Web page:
TORONTO – The good news is that it was an exhibition game.
The bad news is just about everything else.
The Florida Panthers one and only chance for a tune-up game was a blur of missed opportunities and defensive zone coverage that left something to be desired. They lost 5-0 to the Tampa Bay Lightning on Wednesday afternoon at Scotiabank Arena in Downtown Toronto, a game that will be as important to remember as it will be easy to forget.
"It certainly was a wakeup call. We've got to get better in all areas," Panthers head coach Joel Quenneville said. "We stood around watching all day long and it wasn't fun."
Veteran forward Brian Boyle, who Florida pursued as a free agent in large part due to his extensive postseason experience, found it difficult to take anything positive from the effort.
He wasn't alone.
Florida was outshot 34-26, couldn't cash in on four power play chances, including a lengthy 5-on-3, and played with very little cohesion in the defensive zone.
Across the board, it was about the opposite of what the Panthers set out to do against Tampa.
“It’s not a good feeling,” Boyle said. “A loss is a loss, but I don’t think there’s one area of our game we can be okay with.”
When Boyle takes the ice on Saturday for Game 1 of the Qualifying Round against the New York Islanders, it will be his 115th career playoff game. He's skated in each of the past ten postseasons, a stretch that includes back-to-back runs to the Stanley Cup Final.
If anyone knows what it takes to succeed during the playoffs, it's him.
"The intensity is only going to ramp up, so we have an opportunity to learn our lesson and a couple of days before (Game 1), so we have to put that time to good use," Boyle said.
At the end of the day, the 35-year-old Boyle knows that a lot can change from one game to another.
Even with the awful result on Wednesday, it hasn't cost the Panthers a single inch in the Qualifying Round. Everything they want to achieve is still right there, ripe for the taking.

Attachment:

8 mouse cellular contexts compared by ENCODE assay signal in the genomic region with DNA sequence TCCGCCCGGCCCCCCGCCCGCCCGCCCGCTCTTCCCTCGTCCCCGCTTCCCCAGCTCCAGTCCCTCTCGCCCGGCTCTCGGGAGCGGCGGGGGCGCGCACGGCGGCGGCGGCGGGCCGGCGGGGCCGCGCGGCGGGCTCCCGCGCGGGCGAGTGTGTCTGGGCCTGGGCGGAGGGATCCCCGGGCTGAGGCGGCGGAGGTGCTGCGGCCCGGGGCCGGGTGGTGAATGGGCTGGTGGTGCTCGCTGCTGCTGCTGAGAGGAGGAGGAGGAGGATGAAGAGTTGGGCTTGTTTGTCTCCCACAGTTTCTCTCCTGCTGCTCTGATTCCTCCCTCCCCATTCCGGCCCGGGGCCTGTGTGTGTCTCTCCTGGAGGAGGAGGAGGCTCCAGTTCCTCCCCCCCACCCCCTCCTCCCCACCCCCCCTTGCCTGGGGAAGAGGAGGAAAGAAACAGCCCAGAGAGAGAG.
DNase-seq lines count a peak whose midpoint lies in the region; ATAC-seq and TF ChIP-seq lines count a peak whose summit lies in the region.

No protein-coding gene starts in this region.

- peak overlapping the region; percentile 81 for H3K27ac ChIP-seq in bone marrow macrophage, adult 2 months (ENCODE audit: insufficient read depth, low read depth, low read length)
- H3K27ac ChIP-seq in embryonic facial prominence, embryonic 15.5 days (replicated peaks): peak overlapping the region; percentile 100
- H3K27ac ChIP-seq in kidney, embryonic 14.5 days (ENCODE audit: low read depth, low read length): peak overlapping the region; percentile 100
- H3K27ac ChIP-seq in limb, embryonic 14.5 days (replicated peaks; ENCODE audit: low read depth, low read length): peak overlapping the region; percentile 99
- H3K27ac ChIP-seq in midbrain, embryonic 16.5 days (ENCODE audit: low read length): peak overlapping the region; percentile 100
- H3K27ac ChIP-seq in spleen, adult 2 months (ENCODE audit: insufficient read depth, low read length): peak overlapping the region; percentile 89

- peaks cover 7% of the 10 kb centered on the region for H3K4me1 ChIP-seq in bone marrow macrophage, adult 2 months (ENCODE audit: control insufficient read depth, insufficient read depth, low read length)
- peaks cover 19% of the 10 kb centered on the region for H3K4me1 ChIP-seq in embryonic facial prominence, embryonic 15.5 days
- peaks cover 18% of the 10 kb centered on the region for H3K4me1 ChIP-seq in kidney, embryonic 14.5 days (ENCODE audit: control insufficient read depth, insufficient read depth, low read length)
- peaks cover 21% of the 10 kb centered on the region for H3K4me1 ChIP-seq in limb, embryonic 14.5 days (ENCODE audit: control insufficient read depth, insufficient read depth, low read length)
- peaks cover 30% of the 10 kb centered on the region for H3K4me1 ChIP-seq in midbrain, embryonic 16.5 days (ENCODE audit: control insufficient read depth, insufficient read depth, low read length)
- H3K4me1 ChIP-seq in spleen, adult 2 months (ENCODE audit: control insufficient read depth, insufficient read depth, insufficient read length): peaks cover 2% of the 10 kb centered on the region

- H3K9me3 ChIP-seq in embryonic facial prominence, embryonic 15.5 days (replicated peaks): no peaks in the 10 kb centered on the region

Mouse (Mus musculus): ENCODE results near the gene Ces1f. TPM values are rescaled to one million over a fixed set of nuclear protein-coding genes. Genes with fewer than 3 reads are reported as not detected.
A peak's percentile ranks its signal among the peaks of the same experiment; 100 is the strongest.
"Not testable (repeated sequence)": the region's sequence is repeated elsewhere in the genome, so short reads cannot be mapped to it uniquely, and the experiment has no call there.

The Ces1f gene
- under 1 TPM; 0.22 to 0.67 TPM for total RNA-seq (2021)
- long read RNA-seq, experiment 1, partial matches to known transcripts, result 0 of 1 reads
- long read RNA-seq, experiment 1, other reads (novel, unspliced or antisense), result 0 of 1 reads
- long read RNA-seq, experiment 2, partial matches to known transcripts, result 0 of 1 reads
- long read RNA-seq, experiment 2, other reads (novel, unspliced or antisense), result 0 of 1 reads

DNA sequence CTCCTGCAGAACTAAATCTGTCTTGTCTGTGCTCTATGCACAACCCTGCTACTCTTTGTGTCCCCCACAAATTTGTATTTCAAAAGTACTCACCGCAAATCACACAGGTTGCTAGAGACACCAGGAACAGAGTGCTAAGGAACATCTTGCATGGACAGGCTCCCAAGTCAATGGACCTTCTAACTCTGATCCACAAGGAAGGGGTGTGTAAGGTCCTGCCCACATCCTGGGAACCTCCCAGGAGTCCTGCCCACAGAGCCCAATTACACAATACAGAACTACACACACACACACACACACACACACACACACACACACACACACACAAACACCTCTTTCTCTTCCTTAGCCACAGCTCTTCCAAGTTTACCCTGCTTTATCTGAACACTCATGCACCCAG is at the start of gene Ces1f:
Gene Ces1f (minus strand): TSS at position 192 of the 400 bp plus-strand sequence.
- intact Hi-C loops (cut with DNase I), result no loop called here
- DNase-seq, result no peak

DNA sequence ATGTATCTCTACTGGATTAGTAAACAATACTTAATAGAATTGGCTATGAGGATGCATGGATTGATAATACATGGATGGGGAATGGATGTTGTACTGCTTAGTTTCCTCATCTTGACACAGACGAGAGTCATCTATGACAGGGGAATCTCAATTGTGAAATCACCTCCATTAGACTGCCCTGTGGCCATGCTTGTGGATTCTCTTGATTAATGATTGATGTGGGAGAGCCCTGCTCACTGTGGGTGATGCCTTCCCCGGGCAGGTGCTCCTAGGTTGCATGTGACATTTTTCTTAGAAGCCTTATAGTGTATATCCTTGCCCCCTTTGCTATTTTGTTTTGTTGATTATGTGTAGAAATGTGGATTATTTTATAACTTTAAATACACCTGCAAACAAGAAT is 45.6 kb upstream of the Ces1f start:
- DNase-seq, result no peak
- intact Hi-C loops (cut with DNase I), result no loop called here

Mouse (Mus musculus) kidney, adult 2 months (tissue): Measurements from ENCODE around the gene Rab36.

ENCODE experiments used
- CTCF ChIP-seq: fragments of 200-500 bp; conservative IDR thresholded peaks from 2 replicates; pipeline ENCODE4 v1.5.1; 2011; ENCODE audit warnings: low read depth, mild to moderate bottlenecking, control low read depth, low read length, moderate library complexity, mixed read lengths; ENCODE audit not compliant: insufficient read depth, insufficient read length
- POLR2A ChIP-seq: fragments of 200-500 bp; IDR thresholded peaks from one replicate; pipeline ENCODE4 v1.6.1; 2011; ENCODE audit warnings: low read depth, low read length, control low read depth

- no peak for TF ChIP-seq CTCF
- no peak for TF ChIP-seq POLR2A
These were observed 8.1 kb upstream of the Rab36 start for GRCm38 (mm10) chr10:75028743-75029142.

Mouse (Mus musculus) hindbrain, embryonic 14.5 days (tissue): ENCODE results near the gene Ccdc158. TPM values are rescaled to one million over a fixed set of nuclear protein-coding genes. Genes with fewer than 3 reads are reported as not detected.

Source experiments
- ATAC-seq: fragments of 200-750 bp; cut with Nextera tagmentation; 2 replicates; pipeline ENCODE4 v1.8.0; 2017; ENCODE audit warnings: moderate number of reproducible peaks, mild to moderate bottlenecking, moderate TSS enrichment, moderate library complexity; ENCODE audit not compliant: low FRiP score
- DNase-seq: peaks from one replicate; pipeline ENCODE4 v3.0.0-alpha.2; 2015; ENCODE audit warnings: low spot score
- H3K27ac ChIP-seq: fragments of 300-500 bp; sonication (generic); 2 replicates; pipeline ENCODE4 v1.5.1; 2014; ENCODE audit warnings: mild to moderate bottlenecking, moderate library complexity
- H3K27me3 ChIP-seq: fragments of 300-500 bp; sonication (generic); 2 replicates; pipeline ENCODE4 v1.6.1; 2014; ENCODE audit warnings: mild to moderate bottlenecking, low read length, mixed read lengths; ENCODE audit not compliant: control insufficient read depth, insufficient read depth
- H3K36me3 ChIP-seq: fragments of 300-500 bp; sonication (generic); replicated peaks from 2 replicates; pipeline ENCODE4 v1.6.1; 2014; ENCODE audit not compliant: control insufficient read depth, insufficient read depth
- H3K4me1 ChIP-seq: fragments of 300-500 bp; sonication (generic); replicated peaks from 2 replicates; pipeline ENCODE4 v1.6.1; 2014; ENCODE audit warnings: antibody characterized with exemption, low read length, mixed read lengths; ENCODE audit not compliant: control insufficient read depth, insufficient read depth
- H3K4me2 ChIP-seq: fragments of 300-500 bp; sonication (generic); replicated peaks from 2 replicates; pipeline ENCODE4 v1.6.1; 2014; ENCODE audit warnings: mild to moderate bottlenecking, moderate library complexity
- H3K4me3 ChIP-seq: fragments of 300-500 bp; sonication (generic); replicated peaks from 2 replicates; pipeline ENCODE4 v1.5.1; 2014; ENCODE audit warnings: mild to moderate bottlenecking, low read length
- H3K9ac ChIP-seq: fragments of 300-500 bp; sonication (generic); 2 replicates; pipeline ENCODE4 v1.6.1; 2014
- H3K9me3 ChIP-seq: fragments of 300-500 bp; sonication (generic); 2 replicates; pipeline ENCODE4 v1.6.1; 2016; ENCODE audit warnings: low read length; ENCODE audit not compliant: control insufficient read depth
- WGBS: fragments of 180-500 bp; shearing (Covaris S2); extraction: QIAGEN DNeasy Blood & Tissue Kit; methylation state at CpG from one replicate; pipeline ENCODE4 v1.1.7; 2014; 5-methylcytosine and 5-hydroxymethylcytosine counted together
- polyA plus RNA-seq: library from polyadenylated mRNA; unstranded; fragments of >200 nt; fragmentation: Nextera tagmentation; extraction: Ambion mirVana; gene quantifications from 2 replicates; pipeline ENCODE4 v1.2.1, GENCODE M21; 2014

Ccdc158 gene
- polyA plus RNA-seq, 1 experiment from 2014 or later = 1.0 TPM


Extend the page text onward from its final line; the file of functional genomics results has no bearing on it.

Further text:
"I think we're all pretty excited," Boyle said. "We have a great opportunity here."
That may be true, but time is running out to find the strong possession, tight checking game that Florida needs to play in order take advantage of that opportunity and find success in the postseason, something that has eluded the franchise since the Panthers' improbable run to the 1996 Stanley Cup Final.
That's why there are guys like Boyle (and Brett Connolly, and Noel Acciari, and Anton Stralman) that were brought into Florida's locker room this season, to keep the focus in the right place and the moral where it needs to be.
"We need people like that around here," Quenneville said of Boyle. "His intangibles are really effective for us. He brings that leadership and that dimension of hey, we can't be happy with the position we're in."
Looking up and down the Panthers bench late in Wednesday's exhibition loss, there were a lot of heated expressions on the faces of the Florida players, and of course, their head coach.
But Quenneville, who has 215 games of postseason coaching experience under his belt, understands that even 5-0 losses can produce some useful elements of inspiration.
"I always find that teams respond when they're angry," said Q. "They're not happy about, whether it was the performance, the results, the position that they're in, there are a lot of different factors you can say that get you motivated.
"That one, if that doesn't get you excited, you're in trouble."
WEEGAR SKIPS GAME
Heading into Wednesday’s exhibition match against the Lighting, Quenneville had already said that rearguard Aaron Ekblad would not be playing.
His defensive partner, MacKenzie Weegar, also didn't play, which came as a surprise considering the 26-year-old has not missed a practice since the beginning of Phase 3.
Quenneville didn’t reveal much on the postgame Zoom call when asked about Weegar’s current status.
"We'll see on Weegs," he said.
Stepping into the lineup against Tampa Bay were Josh Brown and Brady Keeper, both seeing a decent amount of ice time as Quenneville kept the lines and pairings rollings despite the lopsided score.
Keeper was also slotted into Ekblad's usual spot running the point on Florida's second power play unit, showing some of the smooth skating and puck possession skills that he had been exhibiting in Springfield with Florida's AHL affiliate.
MATHESON’S NIGHTMARE AFTERNOON
Defenseman Mike Matheson may have played himself out of a roster spot in Saturday's Qualifying Round opener against the Isles.
Matheson was on the ice for all five of Tampa Bay's goals, finishing the game with a minus-4 rating.
He was caught flat-footed on several occasions, which is confounding as Matheson's skating ability has always been one of the most consistent elements to his game.
Quenneville has said multiple times over the past few weeks that in a short series, there will be no hesitation to make any moves needed to improve the team.
Florida will hold practices on Thursday and Friday, presumably at the Ford Performance Centre.
On Saturday comes Game 1 of the best-of-five Qualifying Round series against the New York Islanders at Scotiabank Arena.
Puck drops on the Panthers’ postseason party at 4 p.m.